Section 230 has been all over the internet since the case of ‘Gonzalez vs. Google’ was taken up by the US supreme court. While several predictions are made by the experts, the CEO of HashCash Consultants, Raj Chowdhury says it’s not practical to revoke section 230. Before delving into the details, let’s take a quick look at what suddenly brought up section 230, and why it is a threat to major tech companies.
What Happened to Nohemi Gonzalez? Why is It Against Google?
The first generation Mexican American from California, 23yr old Nohemi Gonzalez was one of the 17,000 Americans studying in France. On a Friday night, she went to a popular Paris bistro with her friends to have a meal. A terrorist attack killed her along with 128 other people in the cafe. While the world felt her loss, social media played an active role in the attack.
Since July 2015, YouTube was recommending videos of the Islamic State Group encouraging violence, and recruiting followers. The objective of these videos was to “fill Paris streets with dead bodies”.
The parents of Nohemi Gonzalez filed a case against the parent company of YouTube, “Google” and the case will be presented in court in 2023. On the basis of the Antiterrorism Act, the plaintiffs are planning to prove that with the help of youtube, ISIS received material support to conduct the horrifying terrorist attack in Paris in 2015 that led to the death of Nohemi Gonzalez.
While there were similar lawsuits against airlines, charities, banks, and governments before, Google has convinced the lower courts that even if it did aid terrorism, it is immune as it is an internet company protected by Section 230.
Why is Section 230 Controversial?
In 1996, a law was formed to protect emerging internet service providers from defamation and major lawsuits under the Communication Decency Act.
There are two main parts of section 230, first, it protects the internet platforms from the major liabilities for user content. Like the Stanford professor says, in this section of 230, if someone defames you on a social platform, you can sue that person and not the tech company. This is one of the major parts of the Communication Decency Act.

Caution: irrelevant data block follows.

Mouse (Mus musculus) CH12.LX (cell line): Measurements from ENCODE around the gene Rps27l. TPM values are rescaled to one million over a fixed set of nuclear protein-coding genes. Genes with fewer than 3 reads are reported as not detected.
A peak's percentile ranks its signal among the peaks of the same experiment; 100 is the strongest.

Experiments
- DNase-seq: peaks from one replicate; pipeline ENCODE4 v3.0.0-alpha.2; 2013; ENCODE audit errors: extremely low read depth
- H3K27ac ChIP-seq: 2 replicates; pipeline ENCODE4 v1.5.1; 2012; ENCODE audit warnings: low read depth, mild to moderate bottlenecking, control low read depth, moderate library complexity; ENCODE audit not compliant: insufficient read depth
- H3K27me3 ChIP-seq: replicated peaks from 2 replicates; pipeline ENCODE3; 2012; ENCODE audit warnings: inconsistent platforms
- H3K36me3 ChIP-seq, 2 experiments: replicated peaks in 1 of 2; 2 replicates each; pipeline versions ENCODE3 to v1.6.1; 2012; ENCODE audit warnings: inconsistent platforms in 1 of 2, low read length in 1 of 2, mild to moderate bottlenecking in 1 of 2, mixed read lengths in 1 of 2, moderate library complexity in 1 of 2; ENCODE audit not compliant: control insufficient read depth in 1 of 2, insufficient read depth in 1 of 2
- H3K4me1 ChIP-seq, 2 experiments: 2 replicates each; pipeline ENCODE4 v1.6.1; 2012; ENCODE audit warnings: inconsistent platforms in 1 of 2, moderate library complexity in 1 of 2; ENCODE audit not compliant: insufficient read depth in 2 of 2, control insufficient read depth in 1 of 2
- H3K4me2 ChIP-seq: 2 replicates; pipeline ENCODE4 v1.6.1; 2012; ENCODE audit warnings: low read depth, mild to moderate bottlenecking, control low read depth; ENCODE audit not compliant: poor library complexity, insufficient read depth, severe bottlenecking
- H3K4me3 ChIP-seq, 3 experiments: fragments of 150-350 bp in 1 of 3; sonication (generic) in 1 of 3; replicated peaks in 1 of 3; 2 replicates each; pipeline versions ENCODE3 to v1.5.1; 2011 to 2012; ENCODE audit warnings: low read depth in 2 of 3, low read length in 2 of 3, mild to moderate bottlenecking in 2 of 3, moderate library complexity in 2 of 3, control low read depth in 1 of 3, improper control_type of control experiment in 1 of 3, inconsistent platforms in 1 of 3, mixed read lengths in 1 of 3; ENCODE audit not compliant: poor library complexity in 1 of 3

There is another part of the section where it protects and powers the platform can take down any user or their content while the user cannot sue them. Section 230 is controversial as in the age of growing discontent and anger toward content modification of social platforms the law sides with the big tech companies.
This is a huge issue, as the platform must take charge of all the wrong activities it promotes around the world, which leads to terrorist attacks, misinformation, and many more.
Section 230 Provides Protection to Freedom of Speech
HashCash CEO Raj Chowdhury says, “The major role of Section 230, Communication Decency Act is to protect the freedom of speech for users. If every user’s content is validated by companies to avoid lawsuits, the platforms will be more risk-averse on allowing what content to post on social media platforms”.
He further states, “if section 230 is revoked, the freedom of speech is at risk. It is impossible to implement the task, and even if it is modified, it won’t work in the long run. Section 230 is here to stay”.
The main aspect of Section 230 is not to protect social platforms but to protect the freedom of speech. If the law is removed, the platforms will face liabilities for the user content and take down more content to avoid lawsuits. People are worried about hate speech, and medical and political misinformation, which are already protected under the first amendment. This is the major reason, the platforms do not go through any liabilities. Even if section 230 is pulled off, it is impossible to sue the tech companies.
Since the plaintiffs want to sue Google for recommending ISIS videos on YouTube the major question is, are the platforms still immune to section 230? Recommendations work on Google algorithms, When you search for something on the google search engine results page, it shows similar videos and content on your news feed. If the US Supreme court decides algorithms to not be a part of section 230 and takes a wider approach, it will change the entire mechanism of how social platforms work today. Thus, making the platforms take down more and more content.
What Happens Now?
2023 is predicted to be an eventful and interesting year for taking important decisions for social platform regulations. While what might happen can be difficult to guess, it is assumed that the internet will be very different in a few years than what it is today.